So I found my experience at CIA leading large-scale change with, driven by technology at option was two things. One was a lot of the antibodies were historically treated as outsiders and antibodies, not as partners. And so one of the things we did is we undertook a governance mechanism where we involved the antibodies up front to help us devise solutions. And part of it was raising awareness of what really they were encountering. ‘Cause a lot of it was based, ill-informed assumptions that they had made. So involving them in driving to decisions that they were partners in and have investment in to get there, we had pretty good success with that. The other one was helping them understand, really the collective understand and articulate what’s the mission risk if not adapting? And that’s something I don’t think we do typically well and certainly in the intelligence community is when the cost of saying no is so low and when we don’t articulate well the cost of not moving faster or adapting faster, we tend to then air on the side of let the no’s have it. And so we have to better articulate the mission risk of standing still, of being slow to adapt and that’s part of, and so developing those more holistic risk decisions I think is key.

I just wanted to, dropping one more point to underline something that Christine brought up. I think that AI is also slightly different from any of these other technologies in that it’s more intimately involved with the decision-making process. And so one of the things that’s key that’s been highlighted by multiple of the panelists is there is this constant evolution of both the human user and how they use the software as well as the software. And so one of the questions that’s an important one to look at is to think of not, this is a release of a piece of hardware and then it’s a very high bar to get another release of it a decade later, but more a co-evolution of the mission, the personnel and the software, and we need to make that loop much tighter in a much lower barrier. And that’s something that we’ve definitely experienced within NASA where we have dev ops teams that are the same people who are developing the software, who are using the software in operations.

I’d like to just make one last comment about this because we’ve talked about how important leadership is in this sort of situation. And what I’ve seen in implementing change really for decades is that there’s a small group in the front that sees the opportunity and they know this is the right thing. And there’s a sizeable group here in the back who don’t wanna change. They’re afraid. It’s not they’re not patriots. They’re actually concerned that you’re going in the wrong direction. And there is a giant group in the middle who go with who’s ever winning. And one of the things that has to be done and continue to be done is to really make, as much as can be, transparent the early successes. And when you make these early successes widely known, the actual risk calculation changes. Because people think that change is risky and in fact they think that fast change is riskier. And oftentimes the actual opposite is true. And so the faster you change, the less risk. And by the way, it doesn’t mean you’re not gonna make mistakes. Mistakes will be made. However if you you find them quickly, you have time to adjust. If you’ve waited it out too long, you are out of time. Decisions are made for you. And this is true in all organizations. And so that’s the kind of profile that I think of when I’m talking about implementing an important change and can you think of a more important mission in our country than keeping our people safe? I can’t. Okay, there’s some back here. There’s one over here.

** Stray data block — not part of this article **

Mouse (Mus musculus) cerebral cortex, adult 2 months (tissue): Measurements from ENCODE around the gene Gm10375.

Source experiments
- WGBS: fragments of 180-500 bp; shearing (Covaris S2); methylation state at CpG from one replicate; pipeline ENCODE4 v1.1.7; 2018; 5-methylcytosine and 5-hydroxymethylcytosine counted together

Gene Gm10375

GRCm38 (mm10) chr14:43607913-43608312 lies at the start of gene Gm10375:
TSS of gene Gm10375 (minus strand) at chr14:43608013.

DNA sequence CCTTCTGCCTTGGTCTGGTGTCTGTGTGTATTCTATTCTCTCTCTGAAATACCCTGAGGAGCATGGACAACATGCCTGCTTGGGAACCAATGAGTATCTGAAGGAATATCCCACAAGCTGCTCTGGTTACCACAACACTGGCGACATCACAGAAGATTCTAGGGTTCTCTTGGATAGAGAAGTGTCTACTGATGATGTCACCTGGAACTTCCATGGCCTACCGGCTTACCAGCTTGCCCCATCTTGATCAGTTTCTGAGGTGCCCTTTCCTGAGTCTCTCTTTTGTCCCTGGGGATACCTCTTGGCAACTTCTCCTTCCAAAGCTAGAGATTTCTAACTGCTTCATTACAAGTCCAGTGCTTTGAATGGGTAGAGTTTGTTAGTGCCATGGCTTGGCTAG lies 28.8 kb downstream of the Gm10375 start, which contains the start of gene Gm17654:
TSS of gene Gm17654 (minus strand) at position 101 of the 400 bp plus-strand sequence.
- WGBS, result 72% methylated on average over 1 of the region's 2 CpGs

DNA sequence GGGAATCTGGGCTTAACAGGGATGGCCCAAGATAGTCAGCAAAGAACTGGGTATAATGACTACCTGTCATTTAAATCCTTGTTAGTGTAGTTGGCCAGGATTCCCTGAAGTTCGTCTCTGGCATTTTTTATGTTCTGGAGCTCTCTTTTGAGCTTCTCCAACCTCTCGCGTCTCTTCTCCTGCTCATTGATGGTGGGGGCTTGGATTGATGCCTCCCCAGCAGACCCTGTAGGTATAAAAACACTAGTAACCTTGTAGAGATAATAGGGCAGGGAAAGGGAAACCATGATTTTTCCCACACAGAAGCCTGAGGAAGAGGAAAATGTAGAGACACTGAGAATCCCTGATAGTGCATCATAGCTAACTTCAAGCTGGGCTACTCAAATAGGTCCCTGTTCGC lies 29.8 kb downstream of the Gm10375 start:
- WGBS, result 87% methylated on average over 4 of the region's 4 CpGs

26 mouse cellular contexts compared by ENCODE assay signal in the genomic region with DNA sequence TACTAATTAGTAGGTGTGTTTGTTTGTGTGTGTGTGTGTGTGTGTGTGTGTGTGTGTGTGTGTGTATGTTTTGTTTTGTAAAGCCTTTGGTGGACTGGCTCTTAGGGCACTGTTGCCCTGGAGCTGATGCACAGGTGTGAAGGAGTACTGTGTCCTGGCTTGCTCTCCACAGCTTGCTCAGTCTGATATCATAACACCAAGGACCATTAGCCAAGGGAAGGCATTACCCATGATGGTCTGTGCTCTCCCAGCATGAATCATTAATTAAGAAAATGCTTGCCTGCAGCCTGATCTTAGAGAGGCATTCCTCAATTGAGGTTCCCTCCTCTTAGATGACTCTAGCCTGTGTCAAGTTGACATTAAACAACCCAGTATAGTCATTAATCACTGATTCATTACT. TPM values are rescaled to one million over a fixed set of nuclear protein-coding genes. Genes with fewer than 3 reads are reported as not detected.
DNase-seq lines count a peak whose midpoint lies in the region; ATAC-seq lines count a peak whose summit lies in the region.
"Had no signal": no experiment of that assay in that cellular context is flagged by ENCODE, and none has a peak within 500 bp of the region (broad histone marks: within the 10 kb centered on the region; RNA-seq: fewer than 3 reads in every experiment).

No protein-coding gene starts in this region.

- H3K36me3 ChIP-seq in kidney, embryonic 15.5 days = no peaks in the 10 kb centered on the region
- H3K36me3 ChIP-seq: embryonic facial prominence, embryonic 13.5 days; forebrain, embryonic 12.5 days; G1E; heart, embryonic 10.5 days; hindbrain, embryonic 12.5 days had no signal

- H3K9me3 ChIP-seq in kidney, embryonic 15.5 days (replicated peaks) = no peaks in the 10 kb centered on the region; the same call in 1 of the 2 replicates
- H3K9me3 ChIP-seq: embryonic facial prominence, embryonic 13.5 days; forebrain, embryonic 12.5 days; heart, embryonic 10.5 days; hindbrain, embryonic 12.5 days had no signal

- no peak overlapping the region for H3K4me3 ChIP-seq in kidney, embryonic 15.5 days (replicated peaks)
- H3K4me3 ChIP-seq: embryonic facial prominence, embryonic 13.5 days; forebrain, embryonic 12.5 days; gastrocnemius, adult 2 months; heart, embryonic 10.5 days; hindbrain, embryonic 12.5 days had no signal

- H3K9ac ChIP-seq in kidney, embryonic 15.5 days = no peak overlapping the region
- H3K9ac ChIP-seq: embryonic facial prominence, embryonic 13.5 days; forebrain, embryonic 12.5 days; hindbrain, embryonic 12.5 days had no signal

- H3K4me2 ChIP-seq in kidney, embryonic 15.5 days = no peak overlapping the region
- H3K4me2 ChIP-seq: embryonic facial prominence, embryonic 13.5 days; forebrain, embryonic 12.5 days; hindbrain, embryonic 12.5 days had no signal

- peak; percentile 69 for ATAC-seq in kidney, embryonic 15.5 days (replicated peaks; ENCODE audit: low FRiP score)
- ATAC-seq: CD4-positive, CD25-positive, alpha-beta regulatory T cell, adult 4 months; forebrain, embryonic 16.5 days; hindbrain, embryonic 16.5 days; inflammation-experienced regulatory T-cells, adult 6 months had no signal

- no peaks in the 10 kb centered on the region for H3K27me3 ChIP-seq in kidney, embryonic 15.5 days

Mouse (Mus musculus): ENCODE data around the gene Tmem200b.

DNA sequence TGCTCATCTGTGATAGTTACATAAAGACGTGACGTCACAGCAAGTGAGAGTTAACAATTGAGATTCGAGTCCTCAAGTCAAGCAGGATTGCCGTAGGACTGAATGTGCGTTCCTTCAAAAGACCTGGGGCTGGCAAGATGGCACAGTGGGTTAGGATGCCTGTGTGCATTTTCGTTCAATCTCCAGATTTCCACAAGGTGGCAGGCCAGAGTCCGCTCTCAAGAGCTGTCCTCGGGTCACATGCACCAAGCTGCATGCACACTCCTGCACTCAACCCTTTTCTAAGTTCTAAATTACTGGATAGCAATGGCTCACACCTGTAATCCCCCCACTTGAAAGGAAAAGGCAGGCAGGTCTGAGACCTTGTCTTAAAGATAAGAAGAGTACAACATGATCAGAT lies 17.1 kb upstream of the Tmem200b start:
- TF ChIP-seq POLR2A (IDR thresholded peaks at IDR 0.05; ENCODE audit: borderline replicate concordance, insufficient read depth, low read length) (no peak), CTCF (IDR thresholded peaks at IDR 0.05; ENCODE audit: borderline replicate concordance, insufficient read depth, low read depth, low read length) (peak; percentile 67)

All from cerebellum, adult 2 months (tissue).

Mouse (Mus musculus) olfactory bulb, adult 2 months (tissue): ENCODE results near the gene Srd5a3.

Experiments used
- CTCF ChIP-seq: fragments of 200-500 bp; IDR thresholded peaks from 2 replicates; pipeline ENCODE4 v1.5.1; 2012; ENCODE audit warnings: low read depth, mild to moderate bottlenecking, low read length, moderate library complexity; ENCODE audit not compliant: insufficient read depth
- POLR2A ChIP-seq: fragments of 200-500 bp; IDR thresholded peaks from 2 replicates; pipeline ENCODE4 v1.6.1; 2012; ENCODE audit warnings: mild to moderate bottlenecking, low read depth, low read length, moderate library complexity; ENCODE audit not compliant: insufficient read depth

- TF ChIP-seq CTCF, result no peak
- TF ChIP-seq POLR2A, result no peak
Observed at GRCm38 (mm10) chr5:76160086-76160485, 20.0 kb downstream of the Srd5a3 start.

Hello, I used to work on the Dragon Two Capsule at Space X which is designed to be much more autonomous than all the previous spacecraft to bring people to the space station. I’m wondering, that project has been delayed for years and it seems, it seems really difficult to get past the really important but also really difficult testing processes required. And so I’m wondering, it seems logical to advocate that changing faster is better and you know, has less risk. And the same thing is true of planes that you know, with 100 and 500 miles, if there was a human toll to that, that I guess people got over during the Cold War. So I’m wondering how do you balance a increasing risk aversion with systems like that with the necessity of building these autonomous systems to replace the last generation?

Bob, do you wanna field that a little bit since you’ve had experience. Or who’d like to?

Well, since it has to do with space and NASA.

Yeah, probably Steve, sure.

Oddly enough I’m gonna answer that question generically. I think you have to study the problem and understand what the risks are. You know, everybody here manages their own retirement or some aspect of it. And there’s this notion of inflationary risk. You can take all of your money and you can put it in the safest possible thing, but then you’re doomed because inflation will wipe out all of your savings. We’re in a global competition here. And if we do not move ahead, the risk is imperative. We understand what will happen if we do not move ahead. So we need to balance that, and we need to, first of all we need to understand that there are quite a few areas where, quite a few national security applications where we can introduce artificial intelligence without having huge risks to human life in the back end that Bob Work talked about, in terms of logistics, in terms of decision support. And in those key areas where there is significant risk, risk to catastrophic loss of life, then of course we will proceed, we must proceed taking that into account.